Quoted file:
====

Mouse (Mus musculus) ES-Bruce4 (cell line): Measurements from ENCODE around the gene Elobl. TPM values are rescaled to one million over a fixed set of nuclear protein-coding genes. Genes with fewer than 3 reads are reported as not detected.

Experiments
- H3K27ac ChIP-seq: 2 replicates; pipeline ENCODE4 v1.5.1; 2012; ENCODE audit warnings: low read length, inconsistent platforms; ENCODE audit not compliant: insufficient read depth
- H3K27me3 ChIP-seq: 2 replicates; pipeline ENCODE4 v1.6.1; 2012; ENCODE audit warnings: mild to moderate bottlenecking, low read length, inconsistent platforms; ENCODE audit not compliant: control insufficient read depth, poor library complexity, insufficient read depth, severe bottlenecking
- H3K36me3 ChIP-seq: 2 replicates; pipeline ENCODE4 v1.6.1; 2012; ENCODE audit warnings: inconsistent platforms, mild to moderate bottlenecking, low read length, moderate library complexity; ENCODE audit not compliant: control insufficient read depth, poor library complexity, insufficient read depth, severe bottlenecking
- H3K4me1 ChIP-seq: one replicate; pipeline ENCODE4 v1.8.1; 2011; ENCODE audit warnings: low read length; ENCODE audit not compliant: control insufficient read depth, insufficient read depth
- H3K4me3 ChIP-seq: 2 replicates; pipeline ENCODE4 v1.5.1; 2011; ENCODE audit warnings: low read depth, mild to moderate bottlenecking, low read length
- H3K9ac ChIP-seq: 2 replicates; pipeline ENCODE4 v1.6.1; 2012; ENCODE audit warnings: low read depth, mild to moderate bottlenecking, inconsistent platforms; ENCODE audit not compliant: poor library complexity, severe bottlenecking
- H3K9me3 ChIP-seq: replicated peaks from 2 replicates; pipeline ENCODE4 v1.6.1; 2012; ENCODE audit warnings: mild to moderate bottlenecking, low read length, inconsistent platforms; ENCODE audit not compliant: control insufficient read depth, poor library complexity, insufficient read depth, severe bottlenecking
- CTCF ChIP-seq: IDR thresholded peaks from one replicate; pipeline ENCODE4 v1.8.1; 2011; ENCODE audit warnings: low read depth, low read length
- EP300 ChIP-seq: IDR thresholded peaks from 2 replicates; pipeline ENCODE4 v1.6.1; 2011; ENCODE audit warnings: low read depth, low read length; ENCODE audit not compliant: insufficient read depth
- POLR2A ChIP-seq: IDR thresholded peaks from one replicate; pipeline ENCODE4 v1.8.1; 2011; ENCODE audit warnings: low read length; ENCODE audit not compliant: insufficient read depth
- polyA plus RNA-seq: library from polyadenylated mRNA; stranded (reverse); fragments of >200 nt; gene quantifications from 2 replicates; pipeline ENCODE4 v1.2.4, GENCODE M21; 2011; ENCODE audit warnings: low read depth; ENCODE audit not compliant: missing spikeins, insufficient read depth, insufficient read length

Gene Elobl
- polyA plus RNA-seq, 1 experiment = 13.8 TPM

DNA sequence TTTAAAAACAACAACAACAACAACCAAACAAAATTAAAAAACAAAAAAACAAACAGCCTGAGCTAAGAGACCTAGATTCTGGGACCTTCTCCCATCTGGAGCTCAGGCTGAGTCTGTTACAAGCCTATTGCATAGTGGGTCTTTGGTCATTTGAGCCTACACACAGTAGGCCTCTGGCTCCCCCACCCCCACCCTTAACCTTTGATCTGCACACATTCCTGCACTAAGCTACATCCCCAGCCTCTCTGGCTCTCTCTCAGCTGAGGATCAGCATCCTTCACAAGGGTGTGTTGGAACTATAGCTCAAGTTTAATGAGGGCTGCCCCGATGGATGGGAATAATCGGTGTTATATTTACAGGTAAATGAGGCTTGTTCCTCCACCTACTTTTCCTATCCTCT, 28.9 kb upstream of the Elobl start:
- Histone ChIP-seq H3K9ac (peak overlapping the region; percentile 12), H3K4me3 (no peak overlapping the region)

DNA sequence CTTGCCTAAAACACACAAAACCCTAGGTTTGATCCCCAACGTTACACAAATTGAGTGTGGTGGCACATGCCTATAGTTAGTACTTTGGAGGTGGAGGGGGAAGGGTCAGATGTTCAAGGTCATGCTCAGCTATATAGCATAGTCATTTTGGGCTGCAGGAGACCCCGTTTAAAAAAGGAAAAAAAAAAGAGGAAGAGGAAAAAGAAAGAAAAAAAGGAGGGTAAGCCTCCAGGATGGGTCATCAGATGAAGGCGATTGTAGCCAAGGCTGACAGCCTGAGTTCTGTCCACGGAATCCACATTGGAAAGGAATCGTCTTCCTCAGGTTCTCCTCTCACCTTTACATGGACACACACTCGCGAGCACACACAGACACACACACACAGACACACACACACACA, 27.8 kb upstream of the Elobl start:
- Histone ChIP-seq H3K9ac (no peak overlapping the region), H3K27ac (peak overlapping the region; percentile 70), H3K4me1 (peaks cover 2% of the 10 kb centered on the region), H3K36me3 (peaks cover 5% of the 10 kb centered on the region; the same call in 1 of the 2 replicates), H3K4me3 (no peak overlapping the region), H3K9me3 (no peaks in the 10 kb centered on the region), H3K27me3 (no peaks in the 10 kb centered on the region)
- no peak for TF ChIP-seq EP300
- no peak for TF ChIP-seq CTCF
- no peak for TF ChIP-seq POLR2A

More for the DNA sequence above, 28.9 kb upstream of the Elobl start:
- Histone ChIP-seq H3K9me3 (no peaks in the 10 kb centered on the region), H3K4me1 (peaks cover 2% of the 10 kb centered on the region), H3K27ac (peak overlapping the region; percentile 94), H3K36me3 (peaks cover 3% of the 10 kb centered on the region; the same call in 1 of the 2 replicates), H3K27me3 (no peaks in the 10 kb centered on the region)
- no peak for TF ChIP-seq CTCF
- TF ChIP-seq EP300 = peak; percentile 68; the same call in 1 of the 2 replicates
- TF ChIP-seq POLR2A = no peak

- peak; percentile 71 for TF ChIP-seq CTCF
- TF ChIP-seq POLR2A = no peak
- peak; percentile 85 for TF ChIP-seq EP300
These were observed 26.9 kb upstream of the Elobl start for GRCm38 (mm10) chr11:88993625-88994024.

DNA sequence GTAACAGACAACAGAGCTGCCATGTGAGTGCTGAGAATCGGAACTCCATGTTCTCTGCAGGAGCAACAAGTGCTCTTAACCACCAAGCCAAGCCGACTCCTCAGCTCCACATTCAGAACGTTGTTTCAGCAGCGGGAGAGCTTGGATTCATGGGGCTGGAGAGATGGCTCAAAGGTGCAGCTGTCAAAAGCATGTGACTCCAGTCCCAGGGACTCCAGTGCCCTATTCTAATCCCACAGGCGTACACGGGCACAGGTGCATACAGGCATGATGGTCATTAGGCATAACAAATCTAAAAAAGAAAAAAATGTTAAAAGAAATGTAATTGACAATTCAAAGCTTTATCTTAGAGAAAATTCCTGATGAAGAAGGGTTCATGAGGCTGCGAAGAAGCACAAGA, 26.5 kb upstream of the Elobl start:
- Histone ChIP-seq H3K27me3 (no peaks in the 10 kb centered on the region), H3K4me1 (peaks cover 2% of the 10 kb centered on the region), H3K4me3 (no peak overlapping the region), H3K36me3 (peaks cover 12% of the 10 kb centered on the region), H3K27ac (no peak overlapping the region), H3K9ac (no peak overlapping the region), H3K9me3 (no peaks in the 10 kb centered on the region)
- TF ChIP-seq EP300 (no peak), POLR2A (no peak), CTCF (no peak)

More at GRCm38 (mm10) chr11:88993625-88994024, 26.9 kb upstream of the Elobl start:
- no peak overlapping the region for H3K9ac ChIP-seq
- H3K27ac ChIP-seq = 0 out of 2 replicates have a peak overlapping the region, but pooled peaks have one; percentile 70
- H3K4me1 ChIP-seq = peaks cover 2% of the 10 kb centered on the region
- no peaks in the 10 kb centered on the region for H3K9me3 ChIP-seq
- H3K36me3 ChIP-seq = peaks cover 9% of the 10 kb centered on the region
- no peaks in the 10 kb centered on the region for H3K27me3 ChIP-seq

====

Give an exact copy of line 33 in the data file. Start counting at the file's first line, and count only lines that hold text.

- Histone ChIP-seq H3K27me3 (no peaks in the 10 kb centered on the region), H3K4me1 (peaks cover 2% of the 10 kb centered on the region), H3K4me3 (no peak overlapping the region), H3K36me3 (peaks cover 12% of the 10 kb centered on the region), H3K27ac (no peak overlapping the region), H3K9ac (no peak overlapping the region), H3K9me3 (no peaks in the 10 kb centered on the region)